PHP’s growing pains are starting to show, though. For example, there isn’t a formal language specification — the current implementation itself is the specification, and it’s grown organically over the years. As things were needed, based on the trends of the Web, features were added. The last major version included closures, namespaces, and some other object-oriented goodies. The next version is going to include traits, scalar type hinting and some other languages changes. Developing modern PHP can be hard, but code written for PHP 4 — for the most part — still works.
There is also no single entity or foundation that is responsible for the direction or funding of development. The majority of PHP’s contributors are volunteers, doing so without any direct financial gain. The rest do so on behalf of their employers — Oracle, IBM, Microsoft, Yahoo, and Facebook, to name a few.
Just as using the language is easy, so is giving back. Most of the contributors don’t write a single bit of C, and know nothing about how the internal engine works. The simplest way to contribute is with documentation, and it doesn’t even need to be English — there are 32 languages represented in the manual, and 10 of those are nearly complete translations.
To get involved with documentation, the only thing you need to know is that the format used is DocBook. While it can be somewhat complex to understand, it does a good job of abstracting the actual documentation from the output format so the same source can produce the PDF, HTML and the Windows compiled formats. There is a live editor you can use anonymously to generate patches. There is also a wiki page that explains more.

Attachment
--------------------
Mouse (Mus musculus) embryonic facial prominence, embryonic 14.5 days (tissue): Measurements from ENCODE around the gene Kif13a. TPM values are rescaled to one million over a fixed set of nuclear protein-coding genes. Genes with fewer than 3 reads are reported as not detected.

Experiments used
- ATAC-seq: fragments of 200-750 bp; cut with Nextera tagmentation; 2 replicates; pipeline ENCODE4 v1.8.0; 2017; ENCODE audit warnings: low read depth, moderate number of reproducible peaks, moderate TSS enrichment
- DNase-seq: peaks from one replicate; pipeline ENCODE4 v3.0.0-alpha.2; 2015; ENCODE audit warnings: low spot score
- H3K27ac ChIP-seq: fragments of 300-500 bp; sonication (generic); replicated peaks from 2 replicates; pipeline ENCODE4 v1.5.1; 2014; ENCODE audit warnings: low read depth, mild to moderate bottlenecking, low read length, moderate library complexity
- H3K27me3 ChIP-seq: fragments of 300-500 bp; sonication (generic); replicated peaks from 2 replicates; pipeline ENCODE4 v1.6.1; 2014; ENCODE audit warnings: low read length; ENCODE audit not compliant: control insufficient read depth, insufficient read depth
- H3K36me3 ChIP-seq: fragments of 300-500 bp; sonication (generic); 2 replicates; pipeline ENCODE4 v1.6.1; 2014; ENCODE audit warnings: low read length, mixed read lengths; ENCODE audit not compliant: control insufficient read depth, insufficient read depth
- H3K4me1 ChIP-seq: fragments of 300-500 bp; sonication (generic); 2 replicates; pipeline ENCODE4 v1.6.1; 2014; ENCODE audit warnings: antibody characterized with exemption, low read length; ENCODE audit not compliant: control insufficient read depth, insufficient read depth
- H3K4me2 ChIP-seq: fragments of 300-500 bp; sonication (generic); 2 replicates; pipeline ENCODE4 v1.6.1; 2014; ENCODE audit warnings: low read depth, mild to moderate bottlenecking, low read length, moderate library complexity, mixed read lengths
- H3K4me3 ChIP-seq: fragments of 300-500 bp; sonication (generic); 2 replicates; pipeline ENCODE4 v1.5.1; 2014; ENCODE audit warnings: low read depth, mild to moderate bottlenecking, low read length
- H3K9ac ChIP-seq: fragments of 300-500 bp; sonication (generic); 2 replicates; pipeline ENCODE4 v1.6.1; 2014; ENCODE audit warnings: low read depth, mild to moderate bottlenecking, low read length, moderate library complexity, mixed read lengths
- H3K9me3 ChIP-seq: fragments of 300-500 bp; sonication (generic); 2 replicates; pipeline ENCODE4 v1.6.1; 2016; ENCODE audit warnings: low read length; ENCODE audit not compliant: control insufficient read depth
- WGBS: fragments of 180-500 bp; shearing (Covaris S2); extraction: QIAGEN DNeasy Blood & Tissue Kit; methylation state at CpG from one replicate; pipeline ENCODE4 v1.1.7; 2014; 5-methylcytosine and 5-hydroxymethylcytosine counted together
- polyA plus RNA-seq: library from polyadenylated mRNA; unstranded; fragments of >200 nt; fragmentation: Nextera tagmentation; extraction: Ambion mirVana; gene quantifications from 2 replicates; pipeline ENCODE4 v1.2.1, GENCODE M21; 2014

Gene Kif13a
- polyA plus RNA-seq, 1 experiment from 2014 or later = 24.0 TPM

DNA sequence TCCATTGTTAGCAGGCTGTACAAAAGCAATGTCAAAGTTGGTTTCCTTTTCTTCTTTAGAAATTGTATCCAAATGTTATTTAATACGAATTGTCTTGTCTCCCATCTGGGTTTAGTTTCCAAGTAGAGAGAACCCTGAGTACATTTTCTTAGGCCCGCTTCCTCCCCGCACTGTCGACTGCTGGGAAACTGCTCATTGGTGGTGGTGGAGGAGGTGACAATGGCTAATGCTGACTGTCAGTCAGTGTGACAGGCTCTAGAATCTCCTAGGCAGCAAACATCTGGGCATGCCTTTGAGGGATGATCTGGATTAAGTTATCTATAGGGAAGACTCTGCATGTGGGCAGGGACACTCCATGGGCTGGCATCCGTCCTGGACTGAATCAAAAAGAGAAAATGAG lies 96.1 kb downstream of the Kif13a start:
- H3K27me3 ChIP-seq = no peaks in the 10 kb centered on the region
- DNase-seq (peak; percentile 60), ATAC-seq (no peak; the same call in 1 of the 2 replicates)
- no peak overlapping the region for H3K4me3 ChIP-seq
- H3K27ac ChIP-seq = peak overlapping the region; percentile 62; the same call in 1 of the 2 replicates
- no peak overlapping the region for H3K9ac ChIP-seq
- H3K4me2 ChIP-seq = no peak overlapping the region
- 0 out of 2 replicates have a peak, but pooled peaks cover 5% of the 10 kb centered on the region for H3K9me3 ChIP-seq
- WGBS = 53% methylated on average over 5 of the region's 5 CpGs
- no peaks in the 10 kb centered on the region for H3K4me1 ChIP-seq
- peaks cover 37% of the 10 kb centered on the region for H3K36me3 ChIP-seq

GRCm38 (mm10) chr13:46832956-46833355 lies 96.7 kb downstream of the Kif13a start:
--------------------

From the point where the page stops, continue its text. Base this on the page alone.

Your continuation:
The next team that could use your help is
PHP Quality Assurance. They take on the task
of writing tests for PHP to make sure things aren’t broken when changes are
made to the runtime. The implementation of the test format is extremely
sections are concatenated
together to produce a single
phpt file that tests a particular
function or behavior.
--TEST-- Test that PHP can count --FILE-- <?php echo 1+1; ?> --EXPECT-- 2
The test runner script will take the
FILE section and run it
with the PHP binary specified in the
environment variable. The output of this will then be compared to the
EXPECT section to see if the test passed.
For more complex output, there is an
EXPECTF section which
takes formatted output for things that may change, such as line numbers, dates
or directory paths. These are all
For the last three years, there has been an event called TestFest where someone presents to a user group on how to write tests and how to contribute back. We’ve had over a thousand tests contributed this way, although few continue to contribute after the event is over.
If writing tests or documentation sounds like too much work, then simply running a release candidate of the next version with your own test suite is helpful. If something starts failing, then report it. Regressions do happen from time to time.
Open source is ingrained in most tech companies, be it the operating system, web server, database, programming language, or some hot new framework, but it often isn’t a two-way street. Many people take without contributing back, and that’s fine — there are no expectations with most software licenses — but if your own project’s or company’s success depends on an open source project, can you really afford not to give back in some form?
A final thought
Take a few minutes and look at your technology stack. How directly tied to the success of a project are you? Can you open source something others might find useful in 2011?